In the Urban Dictionary, I’m what is known as a “wasteman“:
someone who does nothing with their life (or nothing much).
e.g. Jimmy drops out of skool and has no job and claims benefits for 5 years an still lives at home with his mum an has dirty clothes.
On that note, did anyone else happen to catch episode 8 of series 2 of Fake Britain? It aired on BBC1, Friday morning, 11am. Without prior knowledge of the episode, I was intrigued to discover that there was a feature about “Fake Landlords”
If you missed it, don’t worry about finding out when/where/how because you can watch it below.
What is a fake landlord?
A fake landlord is someone that pretends to have authorisation to let a property when they they actually have no authority over whatsoever.
The typical fake landlord will conduct viewings, take a deposit and usually one month’s rent upfront, give the tenant the keys, and then drive off into the sunset, never to be seen or heard from again.
Shortly after, the real home owners/occupiers will return home and try to use their keys to enter the property, only to find the locks have been changed, and their home has been taken over by strangers.
Sadly, it’s one of the more common scams among the list of scams tenants should be wary of.
How do fake landlords do it?
They usually target properties they know will be empty (e.g. when the legitimate occupants are on holiday). They will then force entry into the property, change the locks, and start marketing the property to prospective tenants as if it’s their own.
It’s an extremely easy trap for tenants to fall into, especially novice tenants that are unfamiliar with the letting process.
When a “fake landlord” has accessible keys to the property, and convincingly conducts viewings, everything appears unsuspecting. What makes the charade more believable is that the snide landlords are known to provide fake letting agent documents.
Fake Britain takes a look into ‘Fake Landlords’
As you saw, the end result leaves tenants in an extremely awkward situation and home-owners left temporarily homeless while their homes were occupied by strangers, who are also victims.
How to avoid the “fake landlord” trap
Unfortunately, the feature on Fake Britain failed to get the story from the tenant’s side. But my gut instincts tell me they didn’t do their due diligence, and made themselves an easy target.
To avoid being an easy target, may I suggest taking the following into consideration if you’re currently in pursuit of a rental property:
- Ask for photo ID – check to see that the person you’re dealing with is actually who they say they are.
- Ask for proof of ownership – request to see the landlord’s Land Registry papers to prove ownership! Alternatively, for £3, you can search property ownership information on the Land Registry website.
Talk to the neighbours – don’t feel uneasy about approaching the neighbours.
It’s perfectly normal for perspective tenants to talk to the neighbours, especially to find out about the local area. While you’re there, enquiry about the landlord.
Check documents – a landlord is legally required to provide tenants with Gas Safety Certificate and Energy Performance Certificate – request to see them before signing a tenancy agreement and handing over any money!
Firstly, most fake landlords won’t provide these documents. More importantly, you shouldn’t be letting from anyone that doesn’t provide them.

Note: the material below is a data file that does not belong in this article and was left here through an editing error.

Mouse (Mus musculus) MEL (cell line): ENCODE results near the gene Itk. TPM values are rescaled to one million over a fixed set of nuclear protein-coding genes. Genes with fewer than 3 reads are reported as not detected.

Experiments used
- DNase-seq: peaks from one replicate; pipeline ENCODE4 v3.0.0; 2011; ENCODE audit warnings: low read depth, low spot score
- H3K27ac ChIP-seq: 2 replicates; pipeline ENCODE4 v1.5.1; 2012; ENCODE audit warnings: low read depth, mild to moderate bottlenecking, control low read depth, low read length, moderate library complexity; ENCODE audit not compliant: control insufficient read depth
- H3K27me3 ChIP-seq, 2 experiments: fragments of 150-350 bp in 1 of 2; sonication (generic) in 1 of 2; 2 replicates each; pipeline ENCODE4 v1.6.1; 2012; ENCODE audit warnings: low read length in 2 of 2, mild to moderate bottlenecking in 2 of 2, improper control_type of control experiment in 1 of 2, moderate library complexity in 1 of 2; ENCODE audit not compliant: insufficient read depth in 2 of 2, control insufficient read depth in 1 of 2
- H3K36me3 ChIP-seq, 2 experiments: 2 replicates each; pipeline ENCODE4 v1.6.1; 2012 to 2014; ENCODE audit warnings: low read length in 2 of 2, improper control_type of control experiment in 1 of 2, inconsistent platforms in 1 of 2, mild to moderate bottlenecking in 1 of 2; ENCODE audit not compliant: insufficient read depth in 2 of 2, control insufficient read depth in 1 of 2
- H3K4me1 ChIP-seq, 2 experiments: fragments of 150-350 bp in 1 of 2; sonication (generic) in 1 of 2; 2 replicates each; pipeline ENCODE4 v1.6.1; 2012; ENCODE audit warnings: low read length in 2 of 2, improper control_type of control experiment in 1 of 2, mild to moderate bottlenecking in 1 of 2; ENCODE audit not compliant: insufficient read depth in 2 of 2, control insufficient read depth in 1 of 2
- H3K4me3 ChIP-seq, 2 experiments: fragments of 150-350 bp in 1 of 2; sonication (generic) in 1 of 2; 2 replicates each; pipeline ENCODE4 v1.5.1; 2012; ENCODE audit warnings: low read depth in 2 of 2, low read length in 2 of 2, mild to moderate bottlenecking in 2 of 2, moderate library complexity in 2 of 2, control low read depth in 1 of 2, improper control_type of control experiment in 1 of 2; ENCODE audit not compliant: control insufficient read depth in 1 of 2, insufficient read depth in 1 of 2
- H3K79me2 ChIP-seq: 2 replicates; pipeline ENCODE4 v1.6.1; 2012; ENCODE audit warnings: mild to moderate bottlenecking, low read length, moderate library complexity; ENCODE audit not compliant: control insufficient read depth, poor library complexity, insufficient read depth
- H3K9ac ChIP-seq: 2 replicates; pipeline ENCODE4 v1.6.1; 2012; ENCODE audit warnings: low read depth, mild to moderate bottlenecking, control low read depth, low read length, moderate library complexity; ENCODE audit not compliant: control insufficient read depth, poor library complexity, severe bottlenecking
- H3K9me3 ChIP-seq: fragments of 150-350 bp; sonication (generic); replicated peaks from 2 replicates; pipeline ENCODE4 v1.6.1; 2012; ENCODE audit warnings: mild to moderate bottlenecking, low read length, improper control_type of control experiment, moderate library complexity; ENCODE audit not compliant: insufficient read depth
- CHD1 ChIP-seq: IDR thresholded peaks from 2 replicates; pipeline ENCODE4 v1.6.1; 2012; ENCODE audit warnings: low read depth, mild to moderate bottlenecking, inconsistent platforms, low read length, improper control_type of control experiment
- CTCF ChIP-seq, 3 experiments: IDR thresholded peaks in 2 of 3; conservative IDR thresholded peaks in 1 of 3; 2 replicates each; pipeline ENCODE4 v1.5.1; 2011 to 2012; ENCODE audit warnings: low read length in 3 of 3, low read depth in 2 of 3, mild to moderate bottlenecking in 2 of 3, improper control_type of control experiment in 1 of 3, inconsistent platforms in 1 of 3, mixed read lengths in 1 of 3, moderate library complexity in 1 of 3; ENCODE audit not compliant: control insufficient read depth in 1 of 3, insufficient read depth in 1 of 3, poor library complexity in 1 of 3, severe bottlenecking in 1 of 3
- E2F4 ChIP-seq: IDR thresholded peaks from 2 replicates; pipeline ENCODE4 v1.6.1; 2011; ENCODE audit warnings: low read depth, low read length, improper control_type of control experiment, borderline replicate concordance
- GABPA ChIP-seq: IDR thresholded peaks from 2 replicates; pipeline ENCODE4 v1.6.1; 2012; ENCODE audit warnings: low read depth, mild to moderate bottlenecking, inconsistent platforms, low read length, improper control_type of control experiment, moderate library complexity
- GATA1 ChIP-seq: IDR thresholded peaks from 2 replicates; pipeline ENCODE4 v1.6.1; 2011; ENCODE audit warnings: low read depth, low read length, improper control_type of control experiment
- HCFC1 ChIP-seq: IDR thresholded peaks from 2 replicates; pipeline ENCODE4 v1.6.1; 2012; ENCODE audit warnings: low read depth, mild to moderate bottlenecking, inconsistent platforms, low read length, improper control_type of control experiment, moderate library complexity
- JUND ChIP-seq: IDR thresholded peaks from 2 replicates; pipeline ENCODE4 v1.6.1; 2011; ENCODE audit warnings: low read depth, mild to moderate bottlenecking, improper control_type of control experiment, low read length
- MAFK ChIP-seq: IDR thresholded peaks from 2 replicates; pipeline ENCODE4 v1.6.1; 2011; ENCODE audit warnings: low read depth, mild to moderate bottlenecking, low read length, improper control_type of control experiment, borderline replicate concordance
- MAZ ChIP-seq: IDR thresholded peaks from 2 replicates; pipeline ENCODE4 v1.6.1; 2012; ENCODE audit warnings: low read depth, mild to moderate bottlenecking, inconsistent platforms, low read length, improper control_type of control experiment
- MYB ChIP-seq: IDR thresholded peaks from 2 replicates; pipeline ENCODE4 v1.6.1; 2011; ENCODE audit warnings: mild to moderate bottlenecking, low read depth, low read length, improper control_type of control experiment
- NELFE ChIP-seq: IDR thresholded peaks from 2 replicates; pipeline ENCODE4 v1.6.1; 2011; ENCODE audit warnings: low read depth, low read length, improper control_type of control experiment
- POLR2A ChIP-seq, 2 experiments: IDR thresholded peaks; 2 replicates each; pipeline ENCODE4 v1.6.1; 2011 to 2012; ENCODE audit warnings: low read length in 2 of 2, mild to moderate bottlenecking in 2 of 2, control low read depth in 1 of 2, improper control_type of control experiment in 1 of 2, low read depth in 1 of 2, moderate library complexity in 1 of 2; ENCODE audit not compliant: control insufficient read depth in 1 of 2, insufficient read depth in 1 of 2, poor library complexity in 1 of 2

Ask for references– ask the landlord for the details of previous tenants. You’re more than entitled to ask for references, just like many legitimate landlords ask for references from tenants.
If available, follow the references up.
- Enquiry about utility services– investigate which companies supply the gas, electricity, and water. They’re perfectly valid questions, and most landlords expect to hear them from perspective tenants. The landlord should be familiar with these details. If they’re not, it could be a signal that something dodgy is going on.
- Tenancy Agreements– most fake landlords will insist on and provide a Tenancy Agreement contract as part of the charade since they’re so easily obtainable. However, if a landlord doesn’t insist on a Tenancy Agreement then alarm bells should be ringing.
Good landlords ask questions and require references– good landlords are pretty stringent when it comes to referencing, because their number priority is to ensure they find suitable tenants that will look after their property and pay rent on time.
If the landlord doesn’t seem too concerned about your references or suitability, then it could be a sign of foul play.
Tenancy Deposit– deposits MUST be secured in a Tenancy Deposit Scheme by law. Always ask which authorised deposit scheme your landlord will be putting your deposit into.
It’s another one of those details a fake landlord can easily make up after investing 2mins research on Google. However, it’s always best to check.
remember, the more you check, the less likely it is you’ll get your leg pulled over!
If the person you’re dealing with is representing a letting agent – if you’re dealing with an agent, make sure you actually visit their high-street shop to ensure everything is legitimate.
Many of these fake landlords impersonate letting agents, and they conduct all the admin work (e.g. sign papers) in the rental property itself.
If anyone can share any additional tips on how to avoid fake landlords, please share and I’ll throw it into the list. Similarly, if anyone has first-hand experience of being shafted by a fake landlord!
Disclaimer: I'm just a simple landlord blogger; I'm not qualified to give legal or financial advice. Any information I share is my opinion based on my personal experiences as an active landlord, and should never be contrued as legal or professional advice. For more information, please read my full disclaimer.